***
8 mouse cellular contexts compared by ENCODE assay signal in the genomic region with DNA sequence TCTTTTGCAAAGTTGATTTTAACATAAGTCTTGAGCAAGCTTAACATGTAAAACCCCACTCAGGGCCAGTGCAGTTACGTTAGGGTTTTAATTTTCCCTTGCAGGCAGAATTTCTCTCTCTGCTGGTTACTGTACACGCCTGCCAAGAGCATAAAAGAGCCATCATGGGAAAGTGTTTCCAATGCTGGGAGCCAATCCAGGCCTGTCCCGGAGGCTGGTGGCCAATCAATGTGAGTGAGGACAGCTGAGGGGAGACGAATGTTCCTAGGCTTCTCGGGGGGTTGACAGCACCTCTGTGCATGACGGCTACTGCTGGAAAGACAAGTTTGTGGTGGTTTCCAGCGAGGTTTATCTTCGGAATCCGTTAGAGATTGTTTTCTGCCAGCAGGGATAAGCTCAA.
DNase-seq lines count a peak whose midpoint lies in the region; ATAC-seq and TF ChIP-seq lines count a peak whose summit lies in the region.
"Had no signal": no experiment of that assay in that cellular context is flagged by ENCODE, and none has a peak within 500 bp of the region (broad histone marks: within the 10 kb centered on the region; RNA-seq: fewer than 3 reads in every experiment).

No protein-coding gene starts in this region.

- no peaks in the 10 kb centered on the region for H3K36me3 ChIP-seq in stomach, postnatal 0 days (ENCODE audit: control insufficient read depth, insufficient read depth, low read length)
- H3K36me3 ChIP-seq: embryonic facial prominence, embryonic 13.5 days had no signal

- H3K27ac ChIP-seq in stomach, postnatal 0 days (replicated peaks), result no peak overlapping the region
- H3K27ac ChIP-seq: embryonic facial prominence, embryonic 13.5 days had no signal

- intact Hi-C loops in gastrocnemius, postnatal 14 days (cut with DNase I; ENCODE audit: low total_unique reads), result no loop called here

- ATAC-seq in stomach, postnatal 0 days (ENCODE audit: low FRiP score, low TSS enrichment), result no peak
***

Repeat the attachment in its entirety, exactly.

8 mouse cellular contexts compared by ENCODE assay signal in the genomic region with DNA sequence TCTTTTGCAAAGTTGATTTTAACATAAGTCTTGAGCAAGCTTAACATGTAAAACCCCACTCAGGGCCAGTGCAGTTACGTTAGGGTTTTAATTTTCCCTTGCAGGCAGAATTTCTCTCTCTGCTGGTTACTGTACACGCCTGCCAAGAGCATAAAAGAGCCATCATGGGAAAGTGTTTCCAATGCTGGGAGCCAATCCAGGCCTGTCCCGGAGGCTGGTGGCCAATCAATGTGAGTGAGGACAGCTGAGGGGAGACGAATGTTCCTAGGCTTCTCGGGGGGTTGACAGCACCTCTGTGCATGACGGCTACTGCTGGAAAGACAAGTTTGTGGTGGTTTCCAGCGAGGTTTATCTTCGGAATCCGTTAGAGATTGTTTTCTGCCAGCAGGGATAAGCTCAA.
DNase-seq lines count a peak whose midpoint lies in the region; ATAC-seq and TF ChIP-seq lines count a peak whose summit lies in the region.
"Had no signal": no experiment of that assay in that cellular context is flagged by ENCODE, and none has a peak within 500 bp of the region (broad histone marks: within the 10 kb centered on the region; RNA-seq: fewer than 3 reads in every experiment).

No protein-coding gene starts in this region.

- no peaks in the 10 kb centered on the region for H3K36me3 ChIP-seq in stomach, postnatal 0 days (ENCODE audit: control insufficient read depth, insufficient read depth, low read length)
- H3K36me3 ChIP-seq: embryonic facial prominence, embryonic 13.5 days had no signal

- H3K27ac ChIP-seq in stomach, postnatal 0 days (replicated peaks), result no peak overlapping the region
- H3K27ac ChIP-seq: embryonic facial prominence, embryonic 13.5 days had no signal

- intact Hi-C loops in gastrocnemius, postnatal 14 days (cut with DNase I; ENCODE audit: low total_unique reads), result no loop called here

- ATAC-seq in stomach, postnatal 0 days (ENCODE audit: low FRiP score, low TSS enrichment), result no peak